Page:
In 1876 he went to France where he originally studied law at Aix and then painting in private academies under Karl Cartier and Raphael Collin. In 1885 he returned to Greece and started working for the Greek magazine Το Άστυ and the Greek newspaper Ακρόπολη, illustrating various events of the period.

His exhibition activity included participation in the Olympia Exhibitions of 1888 (bronze medal) and 1896, the International Exhibition of Paris in 1900, at which he also received a bronze medal, and practically all of the artistic exhibitions between 1900 and 1940, such as those staged by the League of Greek Artists, of which was a member and also served as President of for many years, and those at the Parnassos Hall. He also exhibited in Smyrna (1902), Alexandria (1905 and 1909) and Rumania where he remained from 1907 to 1910 for family reasons. Even though he was not a member of the avant garde Art Group he applauded innovative ideas and three times presented works at its exhibitions (1917 and 1919). For many years he was also a member of the Society of Art Devotees as well as many artistic committees. From 1915 until his death he worked as a curator and preservationists at the National Gallery to which he willed his entire fortune as well as his personal collections of objects and works of art.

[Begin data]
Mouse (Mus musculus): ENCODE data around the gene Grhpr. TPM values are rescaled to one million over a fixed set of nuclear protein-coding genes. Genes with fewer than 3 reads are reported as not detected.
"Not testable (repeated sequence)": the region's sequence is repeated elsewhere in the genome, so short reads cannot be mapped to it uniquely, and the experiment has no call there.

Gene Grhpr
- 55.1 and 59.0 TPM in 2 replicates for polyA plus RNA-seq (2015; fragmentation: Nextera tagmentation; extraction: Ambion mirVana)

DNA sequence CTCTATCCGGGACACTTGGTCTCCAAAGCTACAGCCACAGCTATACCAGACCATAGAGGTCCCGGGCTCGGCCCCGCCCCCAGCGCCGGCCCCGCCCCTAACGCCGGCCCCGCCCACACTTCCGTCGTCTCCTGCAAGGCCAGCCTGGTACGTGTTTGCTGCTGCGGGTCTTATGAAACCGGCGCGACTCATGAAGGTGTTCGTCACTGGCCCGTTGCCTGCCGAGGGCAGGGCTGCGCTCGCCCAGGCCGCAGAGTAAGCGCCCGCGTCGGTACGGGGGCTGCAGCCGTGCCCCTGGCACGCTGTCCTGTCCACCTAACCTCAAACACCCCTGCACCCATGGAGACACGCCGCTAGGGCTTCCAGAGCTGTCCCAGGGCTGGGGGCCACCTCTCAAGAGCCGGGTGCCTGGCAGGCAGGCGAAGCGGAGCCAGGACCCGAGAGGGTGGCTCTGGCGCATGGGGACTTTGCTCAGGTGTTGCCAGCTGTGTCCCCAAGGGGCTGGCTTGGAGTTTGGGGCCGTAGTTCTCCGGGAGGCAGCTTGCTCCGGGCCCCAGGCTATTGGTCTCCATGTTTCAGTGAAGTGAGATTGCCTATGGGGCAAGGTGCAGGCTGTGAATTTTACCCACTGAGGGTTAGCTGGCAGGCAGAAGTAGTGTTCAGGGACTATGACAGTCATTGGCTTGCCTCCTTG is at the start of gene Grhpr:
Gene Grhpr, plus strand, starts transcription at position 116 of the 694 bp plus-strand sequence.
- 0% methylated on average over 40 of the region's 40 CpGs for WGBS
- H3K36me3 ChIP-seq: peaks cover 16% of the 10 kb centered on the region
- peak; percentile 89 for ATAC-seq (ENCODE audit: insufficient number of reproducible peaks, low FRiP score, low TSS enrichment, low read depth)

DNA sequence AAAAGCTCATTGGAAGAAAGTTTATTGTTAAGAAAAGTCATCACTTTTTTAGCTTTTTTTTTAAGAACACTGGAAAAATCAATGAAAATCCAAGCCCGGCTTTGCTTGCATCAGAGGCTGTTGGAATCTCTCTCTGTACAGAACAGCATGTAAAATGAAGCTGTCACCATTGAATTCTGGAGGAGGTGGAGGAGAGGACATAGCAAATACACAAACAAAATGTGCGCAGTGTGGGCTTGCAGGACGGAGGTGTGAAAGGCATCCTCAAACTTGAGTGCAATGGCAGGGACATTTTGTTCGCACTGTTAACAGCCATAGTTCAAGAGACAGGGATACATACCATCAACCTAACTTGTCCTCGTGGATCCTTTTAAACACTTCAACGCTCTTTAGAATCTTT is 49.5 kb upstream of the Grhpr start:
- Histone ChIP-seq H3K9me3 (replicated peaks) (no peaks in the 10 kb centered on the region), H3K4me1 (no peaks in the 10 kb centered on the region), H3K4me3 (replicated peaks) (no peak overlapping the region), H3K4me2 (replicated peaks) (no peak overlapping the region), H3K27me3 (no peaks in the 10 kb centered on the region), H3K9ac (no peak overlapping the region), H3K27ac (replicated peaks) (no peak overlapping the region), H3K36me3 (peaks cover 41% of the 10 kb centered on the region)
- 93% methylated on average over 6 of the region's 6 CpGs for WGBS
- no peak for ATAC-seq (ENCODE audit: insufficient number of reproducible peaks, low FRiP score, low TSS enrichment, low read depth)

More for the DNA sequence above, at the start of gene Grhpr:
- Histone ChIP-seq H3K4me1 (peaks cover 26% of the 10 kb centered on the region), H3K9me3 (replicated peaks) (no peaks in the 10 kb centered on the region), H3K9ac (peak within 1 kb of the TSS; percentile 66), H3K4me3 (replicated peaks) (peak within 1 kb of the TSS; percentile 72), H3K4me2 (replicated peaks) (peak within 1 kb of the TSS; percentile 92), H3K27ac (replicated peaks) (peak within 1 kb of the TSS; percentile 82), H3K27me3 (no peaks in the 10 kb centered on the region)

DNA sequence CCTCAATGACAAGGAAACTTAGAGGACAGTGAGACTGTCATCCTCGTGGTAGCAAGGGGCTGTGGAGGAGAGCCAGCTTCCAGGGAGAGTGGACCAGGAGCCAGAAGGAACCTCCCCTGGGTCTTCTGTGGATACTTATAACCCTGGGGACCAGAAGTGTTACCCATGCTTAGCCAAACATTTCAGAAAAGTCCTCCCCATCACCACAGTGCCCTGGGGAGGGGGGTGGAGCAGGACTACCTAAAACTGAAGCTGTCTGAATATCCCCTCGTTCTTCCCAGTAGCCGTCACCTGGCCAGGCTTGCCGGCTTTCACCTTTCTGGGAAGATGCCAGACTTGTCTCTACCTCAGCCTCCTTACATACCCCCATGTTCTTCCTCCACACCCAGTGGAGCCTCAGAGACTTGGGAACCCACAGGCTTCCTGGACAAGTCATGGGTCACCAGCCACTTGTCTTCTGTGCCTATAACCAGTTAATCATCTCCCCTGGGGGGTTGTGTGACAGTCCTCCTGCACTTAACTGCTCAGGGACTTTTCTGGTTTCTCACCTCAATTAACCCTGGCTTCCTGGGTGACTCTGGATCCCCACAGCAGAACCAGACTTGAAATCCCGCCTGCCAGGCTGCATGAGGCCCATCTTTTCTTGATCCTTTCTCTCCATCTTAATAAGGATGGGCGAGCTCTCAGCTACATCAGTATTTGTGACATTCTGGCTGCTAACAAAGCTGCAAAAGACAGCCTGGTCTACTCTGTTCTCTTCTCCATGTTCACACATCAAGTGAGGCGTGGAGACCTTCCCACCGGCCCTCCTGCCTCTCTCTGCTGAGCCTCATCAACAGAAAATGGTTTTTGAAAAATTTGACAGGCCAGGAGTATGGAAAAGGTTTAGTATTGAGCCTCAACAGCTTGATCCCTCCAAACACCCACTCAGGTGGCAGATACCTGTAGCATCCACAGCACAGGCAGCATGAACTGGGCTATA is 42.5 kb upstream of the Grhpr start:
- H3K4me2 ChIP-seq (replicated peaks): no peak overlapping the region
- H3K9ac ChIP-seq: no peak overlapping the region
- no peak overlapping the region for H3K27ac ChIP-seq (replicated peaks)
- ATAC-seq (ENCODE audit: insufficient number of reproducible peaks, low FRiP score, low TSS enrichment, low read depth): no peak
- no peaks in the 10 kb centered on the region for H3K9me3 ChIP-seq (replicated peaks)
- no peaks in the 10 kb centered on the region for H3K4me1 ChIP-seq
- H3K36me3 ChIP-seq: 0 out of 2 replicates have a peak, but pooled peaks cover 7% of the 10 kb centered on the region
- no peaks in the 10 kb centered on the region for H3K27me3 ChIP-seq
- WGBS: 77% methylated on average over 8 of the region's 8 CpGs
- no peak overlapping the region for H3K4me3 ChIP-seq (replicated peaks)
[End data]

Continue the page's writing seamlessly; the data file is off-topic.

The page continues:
Fokas was one of the introducers of both the plein air movement and impressionistic trends into Greece and, in his time, was often considered daring, a real pathfinder. With the exception of a few portraits and still lifes, his painting focused on landscape, particularly that of Attica and Rumania, which he rendered with exceptional sensitivity to color and light.